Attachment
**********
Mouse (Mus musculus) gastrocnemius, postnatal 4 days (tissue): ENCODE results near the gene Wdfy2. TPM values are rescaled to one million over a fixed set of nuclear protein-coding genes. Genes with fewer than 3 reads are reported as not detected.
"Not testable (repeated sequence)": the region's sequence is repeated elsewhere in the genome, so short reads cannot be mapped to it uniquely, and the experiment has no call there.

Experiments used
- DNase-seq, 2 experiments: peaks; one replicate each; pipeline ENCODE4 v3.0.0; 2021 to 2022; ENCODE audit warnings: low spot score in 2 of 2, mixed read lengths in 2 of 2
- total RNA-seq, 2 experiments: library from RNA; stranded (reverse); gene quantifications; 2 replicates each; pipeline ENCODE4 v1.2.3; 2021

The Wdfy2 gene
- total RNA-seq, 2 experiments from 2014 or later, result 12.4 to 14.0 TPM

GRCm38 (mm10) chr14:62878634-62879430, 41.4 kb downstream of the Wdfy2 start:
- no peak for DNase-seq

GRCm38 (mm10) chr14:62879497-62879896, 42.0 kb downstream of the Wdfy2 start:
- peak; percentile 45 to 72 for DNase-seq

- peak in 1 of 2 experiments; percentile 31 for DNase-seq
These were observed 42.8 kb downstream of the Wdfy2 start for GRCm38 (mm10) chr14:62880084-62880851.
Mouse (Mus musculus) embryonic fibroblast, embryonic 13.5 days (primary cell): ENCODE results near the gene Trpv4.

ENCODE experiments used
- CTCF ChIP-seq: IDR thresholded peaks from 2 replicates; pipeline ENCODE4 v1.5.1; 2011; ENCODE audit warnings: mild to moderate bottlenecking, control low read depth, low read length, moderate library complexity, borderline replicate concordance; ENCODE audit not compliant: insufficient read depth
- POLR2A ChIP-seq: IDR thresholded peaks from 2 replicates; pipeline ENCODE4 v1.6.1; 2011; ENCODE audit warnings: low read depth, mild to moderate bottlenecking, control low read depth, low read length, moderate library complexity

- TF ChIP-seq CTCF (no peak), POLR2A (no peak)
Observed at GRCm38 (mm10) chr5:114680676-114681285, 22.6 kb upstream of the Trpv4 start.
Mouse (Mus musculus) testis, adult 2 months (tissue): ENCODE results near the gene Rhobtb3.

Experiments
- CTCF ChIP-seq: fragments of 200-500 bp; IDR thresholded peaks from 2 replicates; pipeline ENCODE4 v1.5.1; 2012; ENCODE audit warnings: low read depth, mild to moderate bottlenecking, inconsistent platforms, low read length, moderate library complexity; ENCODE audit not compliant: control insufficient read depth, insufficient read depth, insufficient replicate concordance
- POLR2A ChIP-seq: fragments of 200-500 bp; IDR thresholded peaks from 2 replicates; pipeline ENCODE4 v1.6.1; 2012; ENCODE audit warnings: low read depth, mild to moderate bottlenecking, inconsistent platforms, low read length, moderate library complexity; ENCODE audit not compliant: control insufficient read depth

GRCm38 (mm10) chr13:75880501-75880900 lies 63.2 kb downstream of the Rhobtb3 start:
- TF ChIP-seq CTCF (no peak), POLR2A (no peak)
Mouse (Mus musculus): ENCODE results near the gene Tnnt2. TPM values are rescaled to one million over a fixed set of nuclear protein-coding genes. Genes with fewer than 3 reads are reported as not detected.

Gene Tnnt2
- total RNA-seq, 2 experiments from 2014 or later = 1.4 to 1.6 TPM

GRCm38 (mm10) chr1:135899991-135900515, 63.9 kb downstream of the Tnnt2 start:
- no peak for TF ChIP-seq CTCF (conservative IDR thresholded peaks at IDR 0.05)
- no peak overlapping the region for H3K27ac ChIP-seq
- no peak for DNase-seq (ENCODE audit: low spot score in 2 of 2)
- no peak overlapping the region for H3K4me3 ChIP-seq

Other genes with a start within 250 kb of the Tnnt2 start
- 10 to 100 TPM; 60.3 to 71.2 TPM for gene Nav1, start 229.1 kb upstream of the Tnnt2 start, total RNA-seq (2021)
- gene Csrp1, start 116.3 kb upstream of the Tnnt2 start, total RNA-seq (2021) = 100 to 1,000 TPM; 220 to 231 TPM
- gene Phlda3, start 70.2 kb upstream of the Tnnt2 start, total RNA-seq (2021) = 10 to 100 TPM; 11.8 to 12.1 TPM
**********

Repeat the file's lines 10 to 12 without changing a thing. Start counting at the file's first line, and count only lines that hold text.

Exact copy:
GRCm38 (mm10) chr14:62879497-62879896, 42.0 kb downstream of the Wdfy2 start:
- peak; percentile 45 to 72 for DNase-seq

- peak in 1 of 2 experiments; percentile 31 for DNase-seq